Open Access Te Herenga Waka-Victoria University of Wellington
Browse
thesis.pdf (17.22 MB)

Chemical Investigations of Pacific Marine Organisms

Download (17.22 MB)
thesis
posted on 2023-05-15, 23:18 authored by Joe Bracegirdle

This thesis describes a comparative study of three screening methods for the discovery of new marine natural products (MNP) from South Pacific organisms. Over the course of the study, 13 tunicates, one bryozoan and one red alga collected from the waters of the Kingdom of Tonga and New  Zealand were investigated. Bioassay, ¹H nuclear magnetic resonance (NMR) spectroscopy and mass spectrometry (MS) were used to prioritise six organisms for investigation, which resulted in the isolation and characterisation of 16 new and 11 previously reported metabolites.    


An NMR–based spectroscopic screening protocol led to the isolation of  the new cyclic polyhalogenated monoterpene costatone C (46), isolated from a NZ red alga identified as Plocamium angustum, which showed moderate antibacterial activity. The absolute configuration of a previously reported and co–isolated bis–normonoterpene (47) was also deduced using Mosher’s method. The NMR screening protocol also  prioritised the Tongan bryozoan Nelliella nelliiformis, from which the nucleosides nellielloside A and B (61 and 62) were isolated and inspired the synthesis of congeners 66–69. All six compounds showed potent kinase inhibitory activity against a subset of disease–relevant kinases, with IC50 values determined to be in the nM range for GSK3A, MAPK14 and RSK2.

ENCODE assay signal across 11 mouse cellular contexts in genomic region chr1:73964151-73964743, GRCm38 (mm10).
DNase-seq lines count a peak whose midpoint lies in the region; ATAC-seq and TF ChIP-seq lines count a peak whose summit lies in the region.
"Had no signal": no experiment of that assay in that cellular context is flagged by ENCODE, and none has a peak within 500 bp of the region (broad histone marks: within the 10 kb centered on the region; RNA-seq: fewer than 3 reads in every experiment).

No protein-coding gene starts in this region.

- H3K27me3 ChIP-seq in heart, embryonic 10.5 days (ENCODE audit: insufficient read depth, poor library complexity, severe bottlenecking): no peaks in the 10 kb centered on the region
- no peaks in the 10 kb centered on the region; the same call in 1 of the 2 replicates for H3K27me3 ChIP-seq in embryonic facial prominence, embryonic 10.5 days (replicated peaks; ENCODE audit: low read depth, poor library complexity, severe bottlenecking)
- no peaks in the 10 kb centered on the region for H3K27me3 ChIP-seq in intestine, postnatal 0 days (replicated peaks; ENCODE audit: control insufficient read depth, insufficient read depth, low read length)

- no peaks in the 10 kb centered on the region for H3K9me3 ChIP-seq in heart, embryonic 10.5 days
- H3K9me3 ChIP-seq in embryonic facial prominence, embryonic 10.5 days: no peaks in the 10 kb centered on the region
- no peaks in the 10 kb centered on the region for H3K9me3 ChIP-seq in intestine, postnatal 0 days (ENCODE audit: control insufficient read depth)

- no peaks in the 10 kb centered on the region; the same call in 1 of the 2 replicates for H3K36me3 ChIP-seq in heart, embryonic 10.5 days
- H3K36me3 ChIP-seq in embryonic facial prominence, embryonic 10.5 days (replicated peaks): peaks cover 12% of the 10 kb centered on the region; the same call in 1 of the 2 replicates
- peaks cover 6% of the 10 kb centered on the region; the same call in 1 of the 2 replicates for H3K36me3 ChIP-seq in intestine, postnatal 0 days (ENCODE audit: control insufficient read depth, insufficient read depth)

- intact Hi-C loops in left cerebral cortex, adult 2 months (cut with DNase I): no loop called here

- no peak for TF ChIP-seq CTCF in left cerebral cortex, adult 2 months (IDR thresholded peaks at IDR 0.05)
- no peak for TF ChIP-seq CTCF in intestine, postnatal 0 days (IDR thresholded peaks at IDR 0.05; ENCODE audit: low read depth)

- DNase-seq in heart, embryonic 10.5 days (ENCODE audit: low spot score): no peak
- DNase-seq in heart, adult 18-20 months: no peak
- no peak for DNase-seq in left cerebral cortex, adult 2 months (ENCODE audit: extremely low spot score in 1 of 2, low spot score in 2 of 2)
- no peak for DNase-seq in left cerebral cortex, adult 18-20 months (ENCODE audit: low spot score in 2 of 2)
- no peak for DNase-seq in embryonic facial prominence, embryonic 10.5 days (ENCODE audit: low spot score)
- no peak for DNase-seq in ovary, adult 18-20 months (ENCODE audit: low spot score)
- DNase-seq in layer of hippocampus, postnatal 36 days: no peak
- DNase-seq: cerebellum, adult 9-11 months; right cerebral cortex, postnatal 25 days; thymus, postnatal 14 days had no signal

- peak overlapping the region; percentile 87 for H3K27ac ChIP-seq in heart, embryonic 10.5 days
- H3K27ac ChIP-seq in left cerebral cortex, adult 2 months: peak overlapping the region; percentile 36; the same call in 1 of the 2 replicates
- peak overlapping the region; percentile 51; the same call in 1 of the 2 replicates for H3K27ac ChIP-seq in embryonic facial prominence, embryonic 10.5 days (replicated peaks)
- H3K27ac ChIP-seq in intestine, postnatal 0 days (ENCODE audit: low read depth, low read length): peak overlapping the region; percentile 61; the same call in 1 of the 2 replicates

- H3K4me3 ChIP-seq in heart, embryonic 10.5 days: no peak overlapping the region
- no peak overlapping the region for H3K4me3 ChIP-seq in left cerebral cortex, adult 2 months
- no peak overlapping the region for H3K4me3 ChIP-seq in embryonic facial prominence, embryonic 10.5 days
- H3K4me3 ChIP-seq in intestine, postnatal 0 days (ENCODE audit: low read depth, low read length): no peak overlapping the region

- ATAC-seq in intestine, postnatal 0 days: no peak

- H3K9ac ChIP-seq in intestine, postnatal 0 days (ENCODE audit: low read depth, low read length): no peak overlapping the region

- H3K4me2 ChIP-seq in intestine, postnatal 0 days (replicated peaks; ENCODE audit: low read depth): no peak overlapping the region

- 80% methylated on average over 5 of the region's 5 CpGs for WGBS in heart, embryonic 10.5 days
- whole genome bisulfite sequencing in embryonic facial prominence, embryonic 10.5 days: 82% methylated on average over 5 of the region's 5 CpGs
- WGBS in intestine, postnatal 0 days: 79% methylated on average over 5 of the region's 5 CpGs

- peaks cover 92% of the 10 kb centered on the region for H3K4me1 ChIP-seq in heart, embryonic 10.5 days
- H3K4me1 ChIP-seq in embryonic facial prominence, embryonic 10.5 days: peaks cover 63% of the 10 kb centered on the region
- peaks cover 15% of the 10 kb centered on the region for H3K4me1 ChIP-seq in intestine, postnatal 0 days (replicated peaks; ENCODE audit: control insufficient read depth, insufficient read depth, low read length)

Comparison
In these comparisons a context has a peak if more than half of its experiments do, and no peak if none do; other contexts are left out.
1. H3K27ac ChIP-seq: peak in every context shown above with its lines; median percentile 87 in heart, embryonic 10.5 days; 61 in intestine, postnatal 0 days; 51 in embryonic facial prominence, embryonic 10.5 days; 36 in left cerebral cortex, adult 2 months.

An MS screening protocol was also employed utilising molecular networking through the GNPS platform. Of the eight tunicates examined, three were further investigated based on promising constellations in the network, and collectively led to the identification of 13 new compounds. A new aromatic ketone (28) was isolated from the NZ tunicate  Distaplia stylifera, while a comprehensive examination of a NZ Synoicum kuranui sample resulted in two new compounds, rubrolides T and U (110 and 111). The encrusting tunicate Didemnum ternerratum was the most fruitful organism examined in this work, resulting in the isolation of ten new and three previously reported lamellarin sulfates (147–151 and 153–156). The absolute configurations of atropisomers 148–151 were  determined by comparison of experimental and calculated ECD spectra. Compound 151 showed moderate cytotoxicity against HCT–116 cells.


This work illustrated the power of molecular networking as a screening tool when applied to the MNP field, particularly for the isolation new derivatives within a previously known family of compounds. It also suggested that the more traditional NMR spectroscopy–based screening protocol is still very useful as a standalone method when no comparative  standards are available. These complementary techniques should be used together to maximise new MNP discovery. 

History

Copyright Date

2020-01-01

Publisher

Te Herenga Waka—Victoria University of Wellington

Rights License

Author Retains All Rights

Degree Discipline

Chemistry

Degree Grantor

Te Herenga Waka—Victoria University of Wellington

Degree Level

Doctoral

Degree Name

Doctor of Philosophy

Victoria University of Wellington Item Type

Awarded Doctoral Thesis

Language

en_NZ

Victoria University of Wellington School

School of Chemical and Physical Sciences

Advisors

Keyzers, Rob; Owen, Jeremy